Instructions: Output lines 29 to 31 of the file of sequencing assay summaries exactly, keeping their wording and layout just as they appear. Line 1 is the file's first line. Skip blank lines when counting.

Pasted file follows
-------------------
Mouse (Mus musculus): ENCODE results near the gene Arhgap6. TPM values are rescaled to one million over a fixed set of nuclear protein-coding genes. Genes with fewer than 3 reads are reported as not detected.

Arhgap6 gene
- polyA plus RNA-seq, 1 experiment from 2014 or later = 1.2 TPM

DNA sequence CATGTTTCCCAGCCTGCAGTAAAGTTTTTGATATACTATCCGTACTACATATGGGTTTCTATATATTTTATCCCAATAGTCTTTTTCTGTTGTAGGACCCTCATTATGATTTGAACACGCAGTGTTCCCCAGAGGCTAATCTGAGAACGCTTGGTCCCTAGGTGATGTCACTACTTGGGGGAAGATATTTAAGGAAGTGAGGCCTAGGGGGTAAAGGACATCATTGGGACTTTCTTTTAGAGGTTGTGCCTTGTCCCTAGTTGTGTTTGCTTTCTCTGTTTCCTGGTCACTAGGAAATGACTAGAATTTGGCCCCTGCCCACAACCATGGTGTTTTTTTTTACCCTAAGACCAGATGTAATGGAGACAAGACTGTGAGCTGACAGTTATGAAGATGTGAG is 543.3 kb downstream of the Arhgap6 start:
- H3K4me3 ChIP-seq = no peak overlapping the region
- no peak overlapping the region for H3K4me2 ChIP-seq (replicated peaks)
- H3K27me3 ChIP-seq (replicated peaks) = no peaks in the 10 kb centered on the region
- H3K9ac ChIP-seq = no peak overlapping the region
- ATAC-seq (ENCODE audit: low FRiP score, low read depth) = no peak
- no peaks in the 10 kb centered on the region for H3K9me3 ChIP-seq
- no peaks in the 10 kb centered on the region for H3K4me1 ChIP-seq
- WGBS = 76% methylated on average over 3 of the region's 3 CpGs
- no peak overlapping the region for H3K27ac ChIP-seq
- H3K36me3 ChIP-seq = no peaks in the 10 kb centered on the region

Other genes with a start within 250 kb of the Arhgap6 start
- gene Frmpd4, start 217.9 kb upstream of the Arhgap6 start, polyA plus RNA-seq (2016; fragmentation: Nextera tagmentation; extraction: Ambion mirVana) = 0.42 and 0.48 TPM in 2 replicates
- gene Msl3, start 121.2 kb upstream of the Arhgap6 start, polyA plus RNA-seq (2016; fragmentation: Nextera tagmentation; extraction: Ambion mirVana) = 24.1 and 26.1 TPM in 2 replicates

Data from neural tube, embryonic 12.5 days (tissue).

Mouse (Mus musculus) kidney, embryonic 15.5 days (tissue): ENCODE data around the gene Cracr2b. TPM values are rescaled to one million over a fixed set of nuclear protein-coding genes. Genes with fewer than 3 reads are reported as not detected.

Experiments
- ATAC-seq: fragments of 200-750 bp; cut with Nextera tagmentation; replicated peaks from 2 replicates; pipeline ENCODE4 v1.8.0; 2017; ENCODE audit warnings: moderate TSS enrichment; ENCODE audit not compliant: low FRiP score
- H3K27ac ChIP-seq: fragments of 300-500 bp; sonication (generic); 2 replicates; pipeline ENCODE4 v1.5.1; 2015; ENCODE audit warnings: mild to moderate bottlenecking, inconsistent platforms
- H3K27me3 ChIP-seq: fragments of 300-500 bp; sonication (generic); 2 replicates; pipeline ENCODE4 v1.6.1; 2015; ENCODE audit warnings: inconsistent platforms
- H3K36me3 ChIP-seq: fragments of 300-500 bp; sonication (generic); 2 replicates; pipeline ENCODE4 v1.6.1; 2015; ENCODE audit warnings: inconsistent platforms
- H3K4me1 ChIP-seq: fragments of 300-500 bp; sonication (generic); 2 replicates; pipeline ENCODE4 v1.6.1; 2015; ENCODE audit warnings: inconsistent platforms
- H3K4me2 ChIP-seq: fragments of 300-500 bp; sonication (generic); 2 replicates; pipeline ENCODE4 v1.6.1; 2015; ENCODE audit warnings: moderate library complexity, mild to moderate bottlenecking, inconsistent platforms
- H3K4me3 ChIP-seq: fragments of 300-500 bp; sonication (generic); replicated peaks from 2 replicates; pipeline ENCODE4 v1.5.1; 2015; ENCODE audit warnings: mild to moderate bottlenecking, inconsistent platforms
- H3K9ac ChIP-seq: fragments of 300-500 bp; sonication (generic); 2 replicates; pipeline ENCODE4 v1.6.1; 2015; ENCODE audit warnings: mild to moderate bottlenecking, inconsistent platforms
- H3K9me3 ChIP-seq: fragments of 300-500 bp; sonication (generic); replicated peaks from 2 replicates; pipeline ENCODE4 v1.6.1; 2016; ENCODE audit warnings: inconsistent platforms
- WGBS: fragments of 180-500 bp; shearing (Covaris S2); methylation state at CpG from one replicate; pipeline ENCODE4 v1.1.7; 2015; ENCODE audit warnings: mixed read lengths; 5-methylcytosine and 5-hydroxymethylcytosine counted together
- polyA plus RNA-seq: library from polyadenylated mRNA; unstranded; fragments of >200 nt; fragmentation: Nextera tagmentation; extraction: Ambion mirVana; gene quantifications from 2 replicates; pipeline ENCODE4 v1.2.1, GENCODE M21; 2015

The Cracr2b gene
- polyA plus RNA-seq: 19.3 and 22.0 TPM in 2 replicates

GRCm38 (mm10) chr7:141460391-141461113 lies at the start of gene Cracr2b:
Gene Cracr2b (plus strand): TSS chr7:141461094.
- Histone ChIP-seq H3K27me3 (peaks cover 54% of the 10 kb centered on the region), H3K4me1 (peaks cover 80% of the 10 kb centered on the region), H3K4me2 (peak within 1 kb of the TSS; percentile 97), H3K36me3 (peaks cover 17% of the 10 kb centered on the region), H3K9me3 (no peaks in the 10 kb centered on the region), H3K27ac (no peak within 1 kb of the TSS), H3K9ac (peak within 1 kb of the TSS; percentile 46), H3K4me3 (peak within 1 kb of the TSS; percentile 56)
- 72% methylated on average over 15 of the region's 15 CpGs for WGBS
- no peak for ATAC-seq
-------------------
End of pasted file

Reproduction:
- H3K9me3 ChIP-seq: fragments of 300-500 bp; sonication (generic); replicated peaks from 2 replicates; pipeline ENCODE4 v1.6.1; 2016; ENCODE audit warnings: inconsistent platforms
- WGBS: fragments of 180-500 bp; shearing (Covaris S2); methylation state at CpG from one replicate; pipeline ENCODE4 v1.1.7; 2015; ENCODE audit warnings: mixed read lengths; 5-methylcytosine and 5-hydroxymethylcytosine counted together
- polyA plus RNA-seq: library from polyadenylated mRNA; unstranded; fragments of >200 nt; fragmentation: Nextera tagmentation; extraction: Ambion mirVana; gene quantifications from 2 replicates; pipeline ENCODE4 v1.2.1, GENCODE M21; 2015